This morning I am thinking about music other than the sweet cords and melodies of Christmas. Think back to 1978 when the British Rock Band the Who sang a song that echoes the words of the story from the Gospel of John, “Who are you?”
There’s something about those minor keyed hymns during Advent.  I love them, I want to sing ALL of the Advent minor keyed hymns, but there aren’t enough Sundays and—not one congregation I’ve served has had the patience to make it all the way to Christmas Eve before singing a Christmas Carol or two…or more. 
Advent is a season of preparation. At home, people are cleaning, getting out their Christmas decorations and putting up their trees, figuring out what holiday foods to fix, figuring out how to “do” Christmas at this point in the pandemic where things look good for a few days, and then they don’t. 
In my years of ministry, I’ve been honored to serve 2 churches who took on major building projects where I was able to be a part of the dreaming, planning, building and living into the finished result.
Scott and I have been packing, filling boxes and doing our best to be ready when the movers arrive.  (Since he’s been off preaching at another church for the last 6 weeks, I am again admitting to God and you and everybody that Scott has done the lion-share of that work and I want him to know that I’ve told you that, and am not taking even half credit for all the work he’s done).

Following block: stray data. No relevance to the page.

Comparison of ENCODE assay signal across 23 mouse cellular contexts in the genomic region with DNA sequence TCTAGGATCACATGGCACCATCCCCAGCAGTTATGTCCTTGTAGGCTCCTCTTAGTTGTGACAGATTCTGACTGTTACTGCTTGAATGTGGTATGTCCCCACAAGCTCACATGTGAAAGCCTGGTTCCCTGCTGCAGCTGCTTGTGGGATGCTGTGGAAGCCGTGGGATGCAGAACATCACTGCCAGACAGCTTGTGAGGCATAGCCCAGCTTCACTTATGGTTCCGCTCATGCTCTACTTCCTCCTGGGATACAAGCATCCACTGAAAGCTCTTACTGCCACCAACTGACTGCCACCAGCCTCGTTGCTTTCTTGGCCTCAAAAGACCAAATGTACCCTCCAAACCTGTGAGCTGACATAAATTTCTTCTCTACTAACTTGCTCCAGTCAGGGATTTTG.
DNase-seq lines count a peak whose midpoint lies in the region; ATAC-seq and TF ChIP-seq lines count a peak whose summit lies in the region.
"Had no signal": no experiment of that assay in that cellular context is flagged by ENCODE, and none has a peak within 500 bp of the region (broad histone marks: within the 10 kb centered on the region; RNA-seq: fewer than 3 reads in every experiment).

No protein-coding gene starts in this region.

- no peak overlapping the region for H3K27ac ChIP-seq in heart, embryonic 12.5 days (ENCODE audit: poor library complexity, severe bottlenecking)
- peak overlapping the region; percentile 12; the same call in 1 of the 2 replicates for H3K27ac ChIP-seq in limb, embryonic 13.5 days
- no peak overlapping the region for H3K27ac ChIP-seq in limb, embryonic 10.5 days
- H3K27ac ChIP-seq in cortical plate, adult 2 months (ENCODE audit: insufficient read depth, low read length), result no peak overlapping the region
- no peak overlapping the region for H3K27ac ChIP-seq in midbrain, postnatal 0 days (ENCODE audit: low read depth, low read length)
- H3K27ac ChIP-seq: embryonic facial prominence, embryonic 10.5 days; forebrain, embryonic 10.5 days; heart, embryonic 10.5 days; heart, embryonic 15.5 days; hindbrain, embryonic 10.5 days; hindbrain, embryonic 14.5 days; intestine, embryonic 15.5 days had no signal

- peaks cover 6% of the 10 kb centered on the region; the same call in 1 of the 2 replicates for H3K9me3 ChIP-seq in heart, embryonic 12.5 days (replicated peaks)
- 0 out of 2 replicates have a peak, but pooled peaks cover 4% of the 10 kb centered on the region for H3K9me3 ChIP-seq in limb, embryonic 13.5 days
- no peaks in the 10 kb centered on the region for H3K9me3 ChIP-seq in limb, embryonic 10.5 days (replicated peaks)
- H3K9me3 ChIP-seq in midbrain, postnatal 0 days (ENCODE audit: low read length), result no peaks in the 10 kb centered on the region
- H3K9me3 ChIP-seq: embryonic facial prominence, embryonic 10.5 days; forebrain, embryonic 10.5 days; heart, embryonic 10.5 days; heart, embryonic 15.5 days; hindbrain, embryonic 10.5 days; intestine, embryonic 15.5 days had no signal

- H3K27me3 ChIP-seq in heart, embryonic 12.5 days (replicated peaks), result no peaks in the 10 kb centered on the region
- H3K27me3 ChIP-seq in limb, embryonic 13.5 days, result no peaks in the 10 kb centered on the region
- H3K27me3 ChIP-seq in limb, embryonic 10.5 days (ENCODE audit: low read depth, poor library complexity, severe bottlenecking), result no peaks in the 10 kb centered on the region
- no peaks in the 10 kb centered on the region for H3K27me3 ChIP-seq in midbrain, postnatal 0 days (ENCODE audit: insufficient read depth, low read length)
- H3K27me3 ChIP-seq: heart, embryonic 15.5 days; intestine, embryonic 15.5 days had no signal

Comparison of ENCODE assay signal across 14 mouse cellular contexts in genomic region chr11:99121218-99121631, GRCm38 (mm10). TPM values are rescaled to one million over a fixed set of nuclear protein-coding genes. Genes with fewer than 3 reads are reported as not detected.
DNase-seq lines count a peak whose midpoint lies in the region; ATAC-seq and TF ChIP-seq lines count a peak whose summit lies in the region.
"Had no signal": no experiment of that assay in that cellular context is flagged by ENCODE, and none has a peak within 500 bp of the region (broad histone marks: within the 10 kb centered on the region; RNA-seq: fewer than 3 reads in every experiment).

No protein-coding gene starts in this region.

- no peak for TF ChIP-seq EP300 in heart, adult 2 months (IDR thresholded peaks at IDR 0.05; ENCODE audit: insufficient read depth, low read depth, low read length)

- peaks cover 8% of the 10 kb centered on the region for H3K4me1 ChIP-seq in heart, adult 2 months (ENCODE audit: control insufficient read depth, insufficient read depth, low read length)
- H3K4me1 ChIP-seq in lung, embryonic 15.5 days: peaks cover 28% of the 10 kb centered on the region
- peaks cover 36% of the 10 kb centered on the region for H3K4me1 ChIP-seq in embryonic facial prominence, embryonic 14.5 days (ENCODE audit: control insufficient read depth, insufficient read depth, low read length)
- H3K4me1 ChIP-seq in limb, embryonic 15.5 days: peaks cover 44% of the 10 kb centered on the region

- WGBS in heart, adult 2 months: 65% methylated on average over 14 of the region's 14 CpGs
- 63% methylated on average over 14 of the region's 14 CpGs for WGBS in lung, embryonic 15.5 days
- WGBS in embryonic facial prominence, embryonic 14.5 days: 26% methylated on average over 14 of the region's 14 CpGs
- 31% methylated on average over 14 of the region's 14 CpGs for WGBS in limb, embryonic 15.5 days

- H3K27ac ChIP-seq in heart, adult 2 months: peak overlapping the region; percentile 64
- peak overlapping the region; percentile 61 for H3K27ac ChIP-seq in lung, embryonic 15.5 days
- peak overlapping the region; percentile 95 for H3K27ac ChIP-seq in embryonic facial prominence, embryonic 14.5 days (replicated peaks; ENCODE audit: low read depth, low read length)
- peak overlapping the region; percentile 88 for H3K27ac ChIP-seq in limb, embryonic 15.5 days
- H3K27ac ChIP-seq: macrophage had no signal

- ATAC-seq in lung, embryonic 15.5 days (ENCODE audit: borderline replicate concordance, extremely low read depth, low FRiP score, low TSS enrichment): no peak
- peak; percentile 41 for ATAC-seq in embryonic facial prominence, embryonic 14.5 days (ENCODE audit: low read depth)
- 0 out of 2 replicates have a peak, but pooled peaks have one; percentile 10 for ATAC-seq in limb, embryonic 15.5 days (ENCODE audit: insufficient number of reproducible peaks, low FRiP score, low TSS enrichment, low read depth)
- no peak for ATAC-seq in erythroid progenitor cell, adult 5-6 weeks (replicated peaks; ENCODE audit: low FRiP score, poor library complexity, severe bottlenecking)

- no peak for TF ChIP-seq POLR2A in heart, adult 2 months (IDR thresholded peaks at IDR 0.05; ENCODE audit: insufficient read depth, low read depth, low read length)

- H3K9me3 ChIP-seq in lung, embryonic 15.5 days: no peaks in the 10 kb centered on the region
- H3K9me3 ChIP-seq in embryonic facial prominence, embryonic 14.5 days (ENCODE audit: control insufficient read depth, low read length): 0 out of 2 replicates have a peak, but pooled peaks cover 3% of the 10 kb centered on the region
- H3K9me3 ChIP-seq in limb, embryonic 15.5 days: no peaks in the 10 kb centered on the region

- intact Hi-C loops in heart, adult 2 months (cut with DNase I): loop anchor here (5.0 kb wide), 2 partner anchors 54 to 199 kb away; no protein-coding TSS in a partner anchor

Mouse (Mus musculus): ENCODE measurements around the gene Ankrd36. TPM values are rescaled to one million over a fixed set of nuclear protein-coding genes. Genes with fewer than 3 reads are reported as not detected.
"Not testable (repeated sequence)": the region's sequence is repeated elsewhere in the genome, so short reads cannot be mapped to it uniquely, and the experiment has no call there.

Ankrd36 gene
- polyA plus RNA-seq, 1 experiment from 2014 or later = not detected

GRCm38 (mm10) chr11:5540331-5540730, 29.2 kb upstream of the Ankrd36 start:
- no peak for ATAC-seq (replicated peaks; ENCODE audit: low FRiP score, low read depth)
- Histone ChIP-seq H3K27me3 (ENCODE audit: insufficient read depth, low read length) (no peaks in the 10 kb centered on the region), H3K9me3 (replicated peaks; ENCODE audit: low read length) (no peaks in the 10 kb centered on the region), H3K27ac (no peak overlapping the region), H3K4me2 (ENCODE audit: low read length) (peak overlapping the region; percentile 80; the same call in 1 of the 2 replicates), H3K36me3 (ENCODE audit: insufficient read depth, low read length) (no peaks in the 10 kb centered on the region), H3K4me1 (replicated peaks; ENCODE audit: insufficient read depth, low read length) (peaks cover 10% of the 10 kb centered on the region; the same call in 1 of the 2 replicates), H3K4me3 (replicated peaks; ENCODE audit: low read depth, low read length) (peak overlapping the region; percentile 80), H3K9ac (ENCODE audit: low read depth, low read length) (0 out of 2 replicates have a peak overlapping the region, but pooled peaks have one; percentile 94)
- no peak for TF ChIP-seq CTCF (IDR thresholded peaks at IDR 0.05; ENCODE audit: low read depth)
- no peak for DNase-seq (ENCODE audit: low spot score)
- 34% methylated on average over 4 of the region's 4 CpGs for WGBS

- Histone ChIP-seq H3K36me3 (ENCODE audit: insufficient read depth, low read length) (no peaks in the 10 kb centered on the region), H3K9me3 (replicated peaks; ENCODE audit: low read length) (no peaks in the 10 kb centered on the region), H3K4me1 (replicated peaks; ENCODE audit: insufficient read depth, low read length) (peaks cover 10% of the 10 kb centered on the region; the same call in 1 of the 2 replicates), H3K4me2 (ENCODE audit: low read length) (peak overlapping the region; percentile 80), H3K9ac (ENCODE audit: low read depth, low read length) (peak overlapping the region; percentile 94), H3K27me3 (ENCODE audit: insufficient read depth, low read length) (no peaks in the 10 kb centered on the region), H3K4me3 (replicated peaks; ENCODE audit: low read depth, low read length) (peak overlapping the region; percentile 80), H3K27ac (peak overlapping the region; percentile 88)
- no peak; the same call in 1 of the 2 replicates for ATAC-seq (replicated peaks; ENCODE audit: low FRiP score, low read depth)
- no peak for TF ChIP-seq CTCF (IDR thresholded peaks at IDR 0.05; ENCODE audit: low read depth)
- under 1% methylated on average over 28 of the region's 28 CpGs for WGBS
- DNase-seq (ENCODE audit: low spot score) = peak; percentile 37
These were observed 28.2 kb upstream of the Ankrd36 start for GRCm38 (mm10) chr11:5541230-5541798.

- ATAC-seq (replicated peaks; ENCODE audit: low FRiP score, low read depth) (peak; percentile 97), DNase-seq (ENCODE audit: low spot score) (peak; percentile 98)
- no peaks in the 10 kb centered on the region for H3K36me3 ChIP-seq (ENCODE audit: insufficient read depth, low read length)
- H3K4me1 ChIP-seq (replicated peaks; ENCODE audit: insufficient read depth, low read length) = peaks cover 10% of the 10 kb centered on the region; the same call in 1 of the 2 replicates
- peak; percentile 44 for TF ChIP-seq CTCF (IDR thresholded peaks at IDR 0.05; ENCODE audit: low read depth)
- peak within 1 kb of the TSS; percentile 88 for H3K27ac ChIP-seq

I know, it’s an odd text for today, isn’t it?  Not one we would expect on the Sunday before Thanksgiving, as we’re thinking ahead to Advent and beginning our preparations for Christmas. We’re thinking about giving thanks. Maybe we’re thinking Baby Jesus. But today’s scripture takes us to one of the last conversations Jesus will have before he’s crucified.
Troubled Israel, as the books of Samuel begins, is waiting. Israel is portrayed as a marginal community. Threatened externally by the power and the pressure of the Philistines, Israel is politically weak and economically disadvantaged. But there is also an internal, moral and spiritual dimension to Israel’s trouble.  By the end of the book of Judges, Israel is shown to be a community in moral chaos, engaged in brutality, and betrayed by undisciplined religion.